1. was not just a carbon copy of TRoS's Spiritual Attributes, slapped onto my system, and
2. tied well into what i had already established at that point.

I'm one of those gamers with "artistic vision", for lack of a better word (or maybe it's just an "obstinate need to build everything from scratch"). I enjoy making (read: designing) games more than i enjoy playing games, most of the time, but I'm not really a good designer, artist, etc by any means either way, so I should probably stop talking about my own designs for a while.
We give you the ability to create a fully fledged and capable character from the get-go. You don't need to worry about building your character up to competence. Your character already IS competent.
This really depends on the goals of the designer/the needs of the player.
The big mistake is that my own stuff never really starts at "what are my design goals?"
Instead, it starts at "what are the things (read: mechanical titbits) i want to see in a roleplaying game?" This is of course a bottom-up, backwards kind of creative process, and the thing to take away here is that i must confess that I'm a designer of Heartbreakers at heart (see what i did there? ;p ), so i should probably just see myself out. Until beta arrives or something.
Last edited by nemedeus on 03 Feb 2016, 06:08, edited 2 times in total.
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Re: Looking forward to beta

Post by EinBein » 03 Feb 2016, 06:05

nemedeus wrote:the difference is that levels are a metagame thing that doesn't exist in my system.
But levels are not the prime suspect in this case. I completely agree with you on the clumsiness and gameyness of "levels" in general ;) But what really bugged me is that rolls determined who got better and who don't. Countermeasures may decrease this problem to an acceptable level, but the more countermeasures one takes, the less difference is left to a plain point-buy-system.
nemedeus wrote:I agree otherwise, but only because TDA is a badly designed system imo, no matter the edition -- except, apparently, the recent 5th, which the TDA playerbase largely despises for not being 4th edition.

Seriously, one of my best friends told me he swore to never play 5e, and he can't even tell me what exactly he dislikes about it. maybe it's the lack of additional columns on the "skill advancement cost table", or maybe he just hates that he can't cheese the character creation as much as 4th, for oh i know how he likes to create characters... It's like an entire separate hobby to him.
I really don't want to turn this into a TDE-discussion ( ;) ), but one can easily learn how to NOT do things in game design from this system: Character creation is in fact a good reason to despise the 5th edition objectively, because it encourages characters without any flavour and copy-paste-skillsets. It has become the perfect system for gamers who just like to create effective power-characters without being forced to care for ugly things like authenticity and background.
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Re: Looking forward to beta

Post by nemedeus » 03 Feb 2016, 07:14

EinBein wrote:
nemedeus wrote:the difference is that levels are a metagame thing that doesn't exist in my system.
But levels are not the prime suspect in this case. I completely agree with you on the clumsiness and gameyness of "levels" in general ;) But what really bugged me is that rolls determined who got better and who don't. Countermeasures may decrease this problem to an acceptable level, but the more countermeasures one takes, the less difference is left to a plain point-buy-system.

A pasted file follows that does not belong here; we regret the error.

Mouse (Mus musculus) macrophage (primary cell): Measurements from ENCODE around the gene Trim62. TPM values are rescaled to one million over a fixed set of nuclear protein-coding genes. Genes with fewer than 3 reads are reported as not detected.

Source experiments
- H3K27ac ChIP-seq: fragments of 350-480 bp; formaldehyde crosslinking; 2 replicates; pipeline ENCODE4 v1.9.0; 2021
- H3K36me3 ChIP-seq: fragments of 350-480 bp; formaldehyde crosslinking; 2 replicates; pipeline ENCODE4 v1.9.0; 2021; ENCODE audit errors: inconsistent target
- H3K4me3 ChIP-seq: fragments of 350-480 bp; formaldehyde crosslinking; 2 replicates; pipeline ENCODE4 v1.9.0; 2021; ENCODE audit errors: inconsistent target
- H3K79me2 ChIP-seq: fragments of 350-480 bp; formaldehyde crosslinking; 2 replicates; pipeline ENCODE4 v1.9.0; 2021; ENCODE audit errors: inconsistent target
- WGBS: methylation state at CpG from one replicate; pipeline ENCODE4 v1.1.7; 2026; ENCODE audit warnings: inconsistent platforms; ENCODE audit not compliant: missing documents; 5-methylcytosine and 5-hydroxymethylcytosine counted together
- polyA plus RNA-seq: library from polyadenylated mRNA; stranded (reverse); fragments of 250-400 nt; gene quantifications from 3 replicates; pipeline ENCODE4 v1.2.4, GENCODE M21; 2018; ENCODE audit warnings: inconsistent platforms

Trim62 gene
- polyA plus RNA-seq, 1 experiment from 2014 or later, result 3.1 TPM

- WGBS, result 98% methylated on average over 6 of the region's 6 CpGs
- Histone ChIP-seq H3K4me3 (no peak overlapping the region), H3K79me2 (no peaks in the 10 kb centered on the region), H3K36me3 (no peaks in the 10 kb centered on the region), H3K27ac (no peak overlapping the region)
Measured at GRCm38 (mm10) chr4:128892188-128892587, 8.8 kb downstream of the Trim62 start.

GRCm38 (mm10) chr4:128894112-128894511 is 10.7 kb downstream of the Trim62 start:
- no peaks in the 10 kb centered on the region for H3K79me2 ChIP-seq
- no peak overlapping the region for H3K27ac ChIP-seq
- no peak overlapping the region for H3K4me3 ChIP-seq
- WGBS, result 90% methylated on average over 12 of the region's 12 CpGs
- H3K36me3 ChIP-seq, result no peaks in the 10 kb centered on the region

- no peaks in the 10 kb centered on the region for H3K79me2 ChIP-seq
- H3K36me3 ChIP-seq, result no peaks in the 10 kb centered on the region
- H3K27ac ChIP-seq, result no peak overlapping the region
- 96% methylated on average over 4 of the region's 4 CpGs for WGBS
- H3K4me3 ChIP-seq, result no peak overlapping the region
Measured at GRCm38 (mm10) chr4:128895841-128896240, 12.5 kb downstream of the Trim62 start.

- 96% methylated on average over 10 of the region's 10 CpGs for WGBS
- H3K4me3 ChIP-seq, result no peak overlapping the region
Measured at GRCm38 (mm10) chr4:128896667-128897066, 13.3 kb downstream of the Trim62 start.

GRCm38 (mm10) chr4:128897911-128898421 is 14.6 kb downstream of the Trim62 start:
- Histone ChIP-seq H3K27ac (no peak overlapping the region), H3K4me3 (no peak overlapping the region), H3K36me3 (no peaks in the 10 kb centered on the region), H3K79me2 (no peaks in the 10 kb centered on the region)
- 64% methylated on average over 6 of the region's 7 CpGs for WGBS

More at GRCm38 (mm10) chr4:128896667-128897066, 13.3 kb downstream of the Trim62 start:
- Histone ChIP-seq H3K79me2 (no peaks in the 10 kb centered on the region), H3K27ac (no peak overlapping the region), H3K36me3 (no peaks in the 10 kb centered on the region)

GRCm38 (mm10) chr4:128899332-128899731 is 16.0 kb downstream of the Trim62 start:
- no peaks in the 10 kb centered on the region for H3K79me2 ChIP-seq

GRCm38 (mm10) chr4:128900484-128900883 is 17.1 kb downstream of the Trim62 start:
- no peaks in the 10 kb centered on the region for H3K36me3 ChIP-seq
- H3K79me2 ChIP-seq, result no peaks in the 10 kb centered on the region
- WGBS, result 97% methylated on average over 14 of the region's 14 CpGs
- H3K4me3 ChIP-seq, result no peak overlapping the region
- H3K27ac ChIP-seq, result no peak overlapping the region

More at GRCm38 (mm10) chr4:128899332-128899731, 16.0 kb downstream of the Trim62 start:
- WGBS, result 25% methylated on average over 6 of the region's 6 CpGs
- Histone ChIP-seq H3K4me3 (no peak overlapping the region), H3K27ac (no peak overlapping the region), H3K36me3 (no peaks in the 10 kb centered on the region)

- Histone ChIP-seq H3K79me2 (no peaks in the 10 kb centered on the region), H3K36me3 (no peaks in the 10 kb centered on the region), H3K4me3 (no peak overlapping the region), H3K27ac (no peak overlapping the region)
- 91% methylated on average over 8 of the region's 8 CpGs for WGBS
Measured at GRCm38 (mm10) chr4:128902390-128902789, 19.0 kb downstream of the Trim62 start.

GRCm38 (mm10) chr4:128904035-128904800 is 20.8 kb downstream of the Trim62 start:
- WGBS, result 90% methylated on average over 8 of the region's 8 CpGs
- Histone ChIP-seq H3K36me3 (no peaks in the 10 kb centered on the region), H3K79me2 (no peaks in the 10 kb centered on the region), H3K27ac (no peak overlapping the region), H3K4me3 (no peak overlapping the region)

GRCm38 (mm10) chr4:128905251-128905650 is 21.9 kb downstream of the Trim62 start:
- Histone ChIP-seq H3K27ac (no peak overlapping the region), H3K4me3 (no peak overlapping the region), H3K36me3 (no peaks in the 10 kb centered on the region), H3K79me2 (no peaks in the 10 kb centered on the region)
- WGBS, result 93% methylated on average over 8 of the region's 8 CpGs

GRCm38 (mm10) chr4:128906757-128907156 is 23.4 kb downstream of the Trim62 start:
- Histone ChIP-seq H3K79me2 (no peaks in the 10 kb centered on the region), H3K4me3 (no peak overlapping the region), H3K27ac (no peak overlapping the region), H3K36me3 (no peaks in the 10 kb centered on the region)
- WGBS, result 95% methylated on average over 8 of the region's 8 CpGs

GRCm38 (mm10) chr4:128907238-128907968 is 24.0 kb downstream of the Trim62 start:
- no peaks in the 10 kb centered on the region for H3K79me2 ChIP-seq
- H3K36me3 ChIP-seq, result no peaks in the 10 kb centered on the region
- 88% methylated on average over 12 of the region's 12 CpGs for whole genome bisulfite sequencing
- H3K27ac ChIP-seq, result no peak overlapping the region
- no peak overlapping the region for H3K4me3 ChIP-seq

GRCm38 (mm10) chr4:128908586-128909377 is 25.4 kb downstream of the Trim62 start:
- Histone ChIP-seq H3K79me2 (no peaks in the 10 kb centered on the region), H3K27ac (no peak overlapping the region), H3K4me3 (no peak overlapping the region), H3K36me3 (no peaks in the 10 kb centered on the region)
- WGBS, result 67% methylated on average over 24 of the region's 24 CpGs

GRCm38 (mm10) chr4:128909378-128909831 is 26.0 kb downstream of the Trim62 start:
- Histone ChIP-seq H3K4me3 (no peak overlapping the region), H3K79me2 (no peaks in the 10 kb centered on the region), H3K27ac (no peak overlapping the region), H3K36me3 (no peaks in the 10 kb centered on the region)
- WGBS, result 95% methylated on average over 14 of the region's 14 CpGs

There's whole worlds between a pure "static" point buy system and a comlpetely random "chaotic" advancement roll system. I wanted to strike a middle ground between the "fairness" of point-buy and a (potentially more realistic) probability-based model of learning.
I really don't want to turn this into a TDE-discussion ( ;) ),
Duly noted.
but one can easily learn how to NOT do things in game design from this system: Character creation is in fact a good reason to despise the 5th edition objectively, because it encourages characters without any flavour and copy-paste-skillsets. It has become the perfect system for gamers who just like to create effective power-characters without being forced to care for ugly things like authenticity and background.
I guess i can understand these critizisms.

I have only recently heard word of TDE 5, reviewed by a youtuber i have met and with whom i've played in person at times, who's channel i only now discovered.
He liked it a lot, giving it a good review score, but then again, his go-to system is Savage Worlds, so that fits well together with these criticisms.
(Savage Worlds, as a universal system, always made every setting with which i played it feel like... well, Savage Worlds. This is why universal systems are like Java - the benefits of platform independence have historically been massively overrated.)



@Higgins, one more thing about "character sheet advancement":
Is it really secondary though? Compare videogames. Many videogames are engaging to play because they create a "cycle of intrinsic value".

Some game might reward you with better items for (successfully) playing a level. The only real reason to obtain better items is intrinsic to the game itself - you are supposed to want to use these items in the next level, to obtain even better items. The extreme case of this would be games like Diablo (the clicker game before there were klicker games *shudder*), which i'm not at all fond of, admitted.

Nonetheless, the narrative subsystem and the simulative subsystem are, or so i see it, about equal in their role of driving the entireity of the game: when being rewarded mechanically for playing narratively, you will want to play narratively. It's not the same at all as either having only simulationist crunch, or having only the narrativist "metagame".